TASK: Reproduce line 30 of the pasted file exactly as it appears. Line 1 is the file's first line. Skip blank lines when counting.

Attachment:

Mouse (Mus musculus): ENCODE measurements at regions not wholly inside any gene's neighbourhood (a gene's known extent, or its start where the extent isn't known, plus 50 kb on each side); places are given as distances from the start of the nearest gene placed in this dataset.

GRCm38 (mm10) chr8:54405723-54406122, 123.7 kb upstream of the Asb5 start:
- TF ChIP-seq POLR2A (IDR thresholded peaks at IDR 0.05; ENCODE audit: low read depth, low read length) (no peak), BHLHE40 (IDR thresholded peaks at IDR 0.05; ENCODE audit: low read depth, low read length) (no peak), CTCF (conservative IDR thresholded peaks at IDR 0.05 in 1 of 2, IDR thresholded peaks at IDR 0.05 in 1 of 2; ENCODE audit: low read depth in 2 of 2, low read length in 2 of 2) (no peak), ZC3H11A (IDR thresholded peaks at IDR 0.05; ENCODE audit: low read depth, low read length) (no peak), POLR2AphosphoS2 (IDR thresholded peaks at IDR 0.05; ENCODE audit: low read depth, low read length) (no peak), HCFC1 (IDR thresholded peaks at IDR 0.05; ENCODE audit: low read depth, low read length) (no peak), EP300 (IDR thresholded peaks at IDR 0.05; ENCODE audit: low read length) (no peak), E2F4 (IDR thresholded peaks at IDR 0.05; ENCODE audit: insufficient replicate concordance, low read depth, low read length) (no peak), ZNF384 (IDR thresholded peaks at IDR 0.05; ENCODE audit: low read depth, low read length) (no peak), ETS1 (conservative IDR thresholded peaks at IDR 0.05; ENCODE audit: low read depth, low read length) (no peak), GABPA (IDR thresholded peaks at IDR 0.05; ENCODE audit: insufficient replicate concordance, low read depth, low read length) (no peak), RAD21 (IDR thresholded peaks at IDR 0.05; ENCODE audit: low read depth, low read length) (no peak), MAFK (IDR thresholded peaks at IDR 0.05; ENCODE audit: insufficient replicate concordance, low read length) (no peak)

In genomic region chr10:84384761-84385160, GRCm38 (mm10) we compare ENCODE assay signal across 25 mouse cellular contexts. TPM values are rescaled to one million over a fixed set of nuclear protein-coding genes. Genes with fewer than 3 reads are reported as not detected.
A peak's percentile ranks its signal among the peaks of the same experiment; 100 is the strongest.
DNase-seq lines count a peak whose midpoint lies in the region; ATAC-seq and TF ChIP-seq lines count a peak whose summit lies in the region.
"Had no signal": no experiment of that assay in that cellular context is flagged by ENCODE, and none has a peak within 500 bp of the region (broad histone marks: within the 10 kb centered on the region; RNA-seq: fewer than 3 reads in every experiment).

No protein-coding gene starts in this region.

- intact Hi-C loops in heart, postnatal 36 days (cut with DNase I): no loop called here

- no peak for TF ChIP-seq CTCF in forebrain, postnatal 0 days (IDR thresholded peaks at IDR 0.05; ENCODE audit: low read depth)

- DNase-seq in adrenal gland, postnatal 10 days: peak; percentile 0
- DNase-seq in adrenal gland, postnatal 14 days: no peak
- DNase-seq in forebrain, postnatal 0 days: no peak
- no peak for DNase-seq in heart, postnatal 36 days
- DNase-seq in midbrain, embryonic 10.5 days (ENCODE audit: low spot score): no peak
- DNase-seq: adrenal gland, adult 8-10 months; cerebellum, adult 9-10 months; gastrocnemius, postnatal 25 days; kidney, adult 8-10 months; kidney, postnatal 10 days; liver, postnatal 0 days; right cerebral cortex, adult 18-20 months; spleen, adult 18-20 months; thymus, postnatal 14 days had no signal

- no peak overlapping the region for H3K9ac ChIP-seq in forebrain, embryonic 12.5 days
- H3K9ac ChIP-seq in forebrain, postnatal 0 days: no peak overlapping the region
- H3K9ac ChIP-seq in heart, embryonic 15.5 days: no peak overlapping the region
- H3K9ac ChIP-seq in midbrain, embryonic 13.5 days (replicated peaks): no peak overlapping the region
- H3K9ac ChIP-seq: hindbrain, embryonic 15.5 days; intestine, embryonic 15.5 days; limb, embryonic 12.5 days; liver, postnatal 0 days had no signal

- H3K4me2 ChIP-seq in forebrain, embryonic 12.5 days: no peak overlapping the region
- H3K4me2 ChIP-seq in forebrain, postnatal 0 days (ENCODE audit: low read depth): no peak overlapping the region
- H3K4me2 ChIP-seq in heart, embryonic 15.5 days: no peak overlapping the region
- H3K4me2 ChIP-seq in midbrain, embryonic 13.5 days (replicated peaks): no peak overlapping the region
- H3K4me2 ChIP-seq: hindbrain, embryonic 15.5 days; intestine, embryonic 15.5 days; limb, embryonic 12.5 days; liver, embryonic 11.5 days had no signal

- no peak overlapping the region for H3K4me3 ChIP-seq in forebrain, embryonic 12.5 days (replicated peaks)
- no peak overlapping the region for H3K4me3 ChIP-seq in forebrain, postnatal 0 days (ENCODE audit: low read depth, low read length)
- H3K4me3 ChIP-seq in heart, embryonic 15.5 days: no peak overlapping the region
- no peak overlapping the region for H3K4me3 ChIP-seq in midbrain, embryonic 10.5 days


- no peak overlapping the region for H3K4me3 ChIP-seq in midbrain, embryonic 10.5 days